Hans Meid (1883-1957), along with Max Slevogt, was a major leader of Impressionism in Germany during the first decades of the twentieth century. A talented lithographic artist, etcher, engraver, painter, illustrator and scenic designer, Hans Meid studied art in Karlsruhe under the direction of Trubner and Conz. His first artistic work dates from 1907, when he was employed as a designer for the firm of Meissen. Within several years, Hans Meid was creating both etchings and lithographs and exhibiting his art throughout Europe, including at the Berlin Secession. In 1919, he accepted the post of Professor of Engraving at the Berlin Academy. In 1934, following Käthe Kollwitz, he became the director of the Meisterateliers für Grafik an der Preußischen Akademie der Kunst. His students included Felix Nussbaum and Rudi Lesser. During his career, Hans Meid created over 550 original lithographs, etchings, and dry points with the majority being landscapes, figure studies, and portraits. Most were made between 1910 and 1930, the period most scholars point to as being Meid's greatest. During the war he kept his distance from the Nazi regime. He later taught in Stuttgart and lived in Ludwigsburg.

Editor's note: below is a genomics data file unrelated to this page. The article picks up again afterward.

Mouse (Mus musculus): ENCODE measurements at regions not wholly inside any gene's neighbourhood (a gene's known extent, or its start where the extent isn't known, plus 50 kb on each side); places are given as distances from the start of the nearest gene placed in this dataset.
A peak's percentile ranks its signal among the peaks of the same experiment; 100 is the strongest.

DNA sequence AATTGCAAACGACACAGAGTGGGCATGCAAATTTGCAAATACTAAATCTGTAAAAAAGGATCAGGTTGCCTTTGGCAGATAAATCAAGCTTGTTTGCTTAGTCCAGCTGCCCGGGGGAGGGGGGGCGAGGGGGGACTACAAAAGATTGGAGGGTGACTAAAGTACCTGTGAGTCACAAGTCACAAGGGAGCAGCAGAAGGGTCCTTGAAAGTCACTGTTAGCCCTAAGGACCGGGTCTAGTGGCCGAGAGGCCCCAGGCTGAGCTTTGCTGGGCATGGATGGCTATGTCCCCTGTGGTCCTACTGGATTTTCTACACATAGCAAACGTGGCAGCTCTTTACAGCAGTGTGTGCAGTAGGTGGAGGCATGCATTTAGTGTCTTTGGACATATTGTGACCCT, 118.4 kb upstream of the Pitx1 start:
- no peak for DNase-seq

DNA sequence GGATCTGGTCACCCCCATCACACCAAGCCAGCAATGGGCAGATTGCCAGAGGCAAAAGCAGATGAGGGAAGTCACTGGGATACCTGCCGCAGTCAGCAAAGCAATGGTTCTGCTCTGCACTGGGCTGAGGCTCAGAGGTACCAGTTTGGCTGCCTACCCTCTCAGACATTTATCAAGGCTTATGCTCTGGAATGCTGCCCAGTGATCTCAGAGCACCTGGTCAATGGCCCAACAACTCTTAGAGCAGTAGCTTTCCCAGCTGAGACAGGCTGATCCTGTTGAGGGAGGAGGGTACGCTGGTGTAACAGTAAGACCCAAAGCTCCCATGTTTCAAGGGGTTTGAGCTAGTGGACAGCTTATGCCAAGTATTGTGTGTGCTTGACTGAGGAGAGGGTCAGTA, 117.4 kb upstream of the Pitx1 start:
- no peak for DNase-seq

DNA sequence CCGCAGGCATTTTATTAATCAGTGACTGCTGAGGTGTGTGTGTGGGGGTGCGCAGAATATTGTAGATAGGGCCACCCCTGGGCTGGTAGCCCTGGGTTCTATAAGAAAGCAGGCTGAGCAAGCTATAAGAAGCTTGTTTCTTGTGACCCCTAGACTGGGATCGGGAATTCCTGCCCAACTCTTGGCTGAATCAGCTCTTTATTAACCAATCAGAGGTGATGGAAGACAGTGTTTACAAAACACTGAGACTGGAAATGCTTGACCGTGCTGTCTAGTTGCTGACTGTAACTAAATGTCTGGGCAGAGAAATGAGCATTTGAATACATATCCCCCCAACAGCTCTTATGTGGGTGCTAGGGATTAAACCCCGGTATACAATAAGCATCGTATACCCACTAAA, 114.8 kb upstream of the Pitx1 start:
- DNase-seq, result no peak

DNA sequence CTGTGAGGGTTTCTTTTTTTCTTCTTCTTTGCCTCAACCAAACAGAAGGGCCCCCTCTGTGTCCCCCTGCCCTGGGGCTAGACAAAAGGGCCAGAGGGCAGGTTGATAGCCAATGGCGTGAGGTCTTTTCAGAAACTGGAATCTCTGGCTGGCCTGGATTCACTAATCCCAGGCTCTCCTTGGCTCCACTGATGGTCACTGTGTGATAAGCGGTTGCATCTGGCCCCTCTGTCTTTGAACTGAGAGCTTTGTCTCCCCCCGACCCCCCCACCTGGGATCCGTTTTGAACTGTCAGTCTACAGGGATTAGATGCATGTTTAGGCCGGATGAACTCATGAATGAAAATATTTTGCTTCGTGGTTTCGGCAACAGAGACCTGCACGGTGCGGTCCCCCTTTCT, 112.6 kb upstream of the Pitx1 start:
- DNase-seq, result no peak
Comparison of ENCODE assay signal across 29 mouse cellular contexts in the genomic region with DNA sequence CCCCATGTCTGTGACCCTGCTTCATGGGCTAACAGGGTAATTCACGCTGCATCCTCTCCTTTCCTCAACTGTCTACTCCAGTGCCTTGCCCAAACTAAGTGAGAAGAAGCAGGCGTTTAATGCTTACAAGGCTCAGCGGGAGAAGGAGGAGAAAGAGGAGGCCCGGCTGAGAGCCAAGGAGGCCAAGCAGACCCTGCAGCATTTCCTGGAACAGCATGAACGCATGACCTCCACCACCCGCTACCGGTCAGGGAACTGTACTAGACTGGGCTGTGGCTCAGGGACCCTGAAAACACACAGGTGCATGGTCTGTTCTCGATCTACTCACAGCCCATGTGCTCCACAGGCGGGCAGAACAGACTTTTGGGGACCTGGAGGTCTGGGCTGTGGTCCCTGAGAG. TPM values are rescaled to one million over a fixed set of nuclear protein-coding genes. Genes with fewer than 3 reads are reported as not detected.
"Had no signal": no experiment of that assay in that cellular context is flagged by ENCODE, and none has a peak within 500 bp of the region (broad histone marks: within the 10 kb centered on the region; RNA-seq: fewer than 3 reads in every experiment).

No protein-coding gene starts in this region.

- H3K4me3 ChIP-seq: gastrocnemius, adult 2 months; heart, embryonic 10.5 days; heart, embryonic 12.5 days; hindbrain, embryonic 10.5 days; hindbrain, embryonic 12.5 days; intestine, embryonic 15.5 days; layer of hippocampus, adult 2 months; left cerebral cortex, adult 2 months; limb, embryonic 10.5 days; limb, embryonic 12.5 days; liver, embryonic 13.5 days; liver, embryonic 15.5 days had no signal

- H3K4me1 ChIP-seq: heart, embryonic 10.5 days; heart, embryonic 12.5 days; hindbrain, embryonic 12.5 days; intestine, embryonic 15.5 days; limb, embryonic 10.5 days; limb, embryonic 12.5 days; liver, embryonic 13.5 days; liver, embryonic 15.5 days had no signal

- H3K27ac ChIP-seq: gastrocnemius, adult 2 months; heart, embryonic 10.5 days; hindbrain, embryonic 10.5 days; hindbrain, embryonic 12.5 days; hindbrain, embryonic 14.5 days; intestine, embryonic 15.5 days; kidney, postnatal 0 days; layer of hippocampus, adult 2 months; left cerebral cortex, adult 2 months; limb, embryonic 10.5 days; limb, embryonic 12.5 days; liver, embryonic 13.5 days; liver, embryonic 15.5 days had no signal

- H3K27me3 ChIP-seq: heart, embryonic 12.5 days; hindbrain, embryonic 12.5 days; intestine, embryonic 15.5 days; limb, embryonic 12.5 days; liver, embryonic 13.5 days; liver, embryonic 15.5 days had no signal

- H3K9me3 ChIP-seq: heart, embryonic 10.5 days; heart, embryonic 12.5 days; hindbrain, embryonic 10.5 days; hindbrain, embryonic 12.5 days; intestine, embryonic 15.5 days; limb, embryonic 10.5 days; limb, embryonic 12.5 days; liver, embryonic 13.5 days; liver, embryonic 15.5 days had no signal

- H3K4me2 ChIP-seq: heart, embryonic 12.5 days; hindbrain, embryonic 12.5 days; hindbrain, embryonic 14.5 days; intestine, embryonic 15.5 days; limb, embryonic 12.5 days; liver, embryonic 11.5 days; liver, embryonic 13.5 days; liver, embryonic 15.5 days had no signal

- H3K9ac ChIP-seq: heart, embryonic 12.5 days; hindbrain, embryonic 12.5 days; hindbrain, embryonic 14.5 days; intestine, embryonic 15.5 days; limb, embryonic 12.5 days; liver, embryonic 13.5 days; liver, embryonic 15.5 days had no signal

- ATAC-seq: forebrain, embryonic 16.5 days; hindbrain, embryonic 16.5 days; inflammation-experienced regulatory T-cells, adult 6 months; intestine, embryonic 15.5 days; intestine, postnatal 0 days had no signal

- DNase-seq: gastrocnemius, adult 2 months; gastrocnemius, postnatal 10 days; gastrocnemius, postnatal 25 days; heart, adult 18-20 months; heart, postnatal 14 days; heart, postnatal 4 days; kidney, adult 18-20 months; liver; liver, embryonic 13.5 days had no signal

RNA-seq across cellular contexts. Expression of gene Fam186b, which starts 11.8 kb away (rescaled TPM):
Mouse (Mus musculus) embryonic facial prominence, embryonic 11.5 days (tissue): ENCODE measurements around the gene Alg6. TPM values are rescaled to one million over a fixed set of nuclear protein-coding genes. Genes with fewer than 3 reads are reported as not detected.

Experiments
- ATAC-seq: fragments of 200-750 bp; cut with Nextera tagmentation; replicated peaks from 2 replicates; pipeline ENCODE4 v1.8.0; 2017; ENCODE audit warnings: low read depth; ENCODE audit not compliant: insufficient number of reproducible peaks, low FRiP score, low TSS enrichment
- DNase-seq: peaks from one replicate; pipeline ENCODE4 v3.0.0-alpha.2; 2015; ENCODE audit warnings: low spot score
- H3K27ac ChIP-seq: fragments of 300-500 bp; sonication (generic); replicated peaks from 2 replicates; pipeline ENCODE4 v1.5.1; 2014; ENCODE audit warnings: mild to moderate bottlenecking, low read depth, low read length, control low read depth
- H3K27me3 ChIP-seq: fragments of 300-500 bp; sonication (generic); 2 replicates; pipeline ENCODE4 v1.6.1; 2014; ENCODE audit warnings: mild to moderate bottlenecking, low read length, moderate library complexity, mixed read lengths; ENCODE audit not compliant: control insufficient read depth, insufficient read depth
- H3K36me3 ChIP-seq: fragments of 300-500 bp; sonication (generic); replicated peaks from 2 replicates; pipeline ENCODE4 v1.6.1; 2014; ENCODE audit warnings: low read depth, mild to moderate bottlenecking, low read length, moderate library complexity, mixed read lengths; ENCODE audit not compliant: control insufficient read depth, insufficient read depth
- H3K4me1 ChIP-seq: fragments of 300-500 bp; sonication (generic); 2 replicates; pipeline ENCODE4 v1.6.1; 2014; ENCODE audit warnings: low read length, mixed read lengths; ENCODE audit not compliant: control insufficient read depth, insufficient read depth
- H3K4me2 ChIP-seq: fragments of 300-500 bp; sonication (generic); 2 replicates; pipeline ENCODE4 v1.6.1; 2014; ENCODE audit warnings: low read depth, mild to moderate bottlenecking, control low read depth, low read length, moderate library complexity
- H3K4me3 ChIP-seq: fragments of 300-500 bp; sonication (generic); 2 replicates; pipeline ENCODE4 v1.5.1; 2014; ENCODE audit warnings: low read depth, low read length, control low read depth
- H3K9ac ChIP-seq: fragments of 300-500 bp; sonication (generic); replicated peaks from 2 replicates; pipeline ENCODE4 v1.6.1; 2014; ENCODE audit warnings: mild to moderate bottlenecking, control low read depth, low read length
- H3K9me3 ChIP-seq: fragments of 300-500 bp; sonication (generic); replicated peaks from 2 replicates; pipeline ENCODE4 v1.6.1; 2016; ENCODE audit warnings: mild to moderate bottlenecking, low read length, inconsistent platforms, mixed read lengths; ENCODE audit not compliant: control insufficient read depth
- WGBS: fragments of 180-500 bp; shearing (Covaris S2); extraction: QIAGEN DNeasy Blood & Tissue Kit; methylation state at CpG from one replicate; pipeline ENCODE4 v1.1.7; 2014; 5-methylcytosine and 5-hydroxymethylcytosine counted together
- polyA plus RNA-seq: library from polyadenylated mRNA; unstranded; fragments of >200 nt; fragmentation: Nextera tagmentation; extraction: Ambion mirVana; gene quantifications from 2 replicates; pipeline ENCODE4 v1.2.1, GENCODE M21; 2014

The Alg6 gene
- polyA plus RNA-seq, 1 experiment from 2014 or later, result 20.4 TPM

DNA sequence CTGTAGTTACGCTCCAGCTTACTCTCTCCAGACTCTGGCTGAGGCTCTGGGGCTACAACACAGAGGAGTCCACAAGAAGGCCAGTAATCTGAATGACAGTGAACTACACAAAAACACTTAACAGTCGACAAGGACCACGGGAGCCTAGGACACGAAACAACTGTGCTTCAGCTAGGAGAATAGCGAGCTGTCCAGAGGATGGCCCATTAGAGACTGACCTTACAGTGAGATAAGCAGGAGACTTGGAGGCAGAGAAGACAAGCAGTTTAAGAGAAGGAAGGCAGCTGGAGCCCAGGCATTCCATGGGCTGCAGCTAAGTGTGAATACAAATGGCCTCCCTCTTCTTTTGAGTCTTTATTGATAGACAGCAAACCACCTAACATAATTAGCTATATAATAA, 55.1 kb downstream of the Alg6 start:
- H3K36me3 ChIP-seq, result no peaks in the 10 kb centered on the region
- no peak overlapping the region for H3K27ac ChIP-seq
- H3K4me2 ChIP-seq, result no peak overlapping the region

Reproductions and Permissions
We welcome fair use of this content. Please credit the Leo Baeck Institute in your citation. For usage policies and to request higher resolution images, see Reproductions and Permissions.
Meid, Hans: Acrobat family, Leo Baeck Institute, 78.555.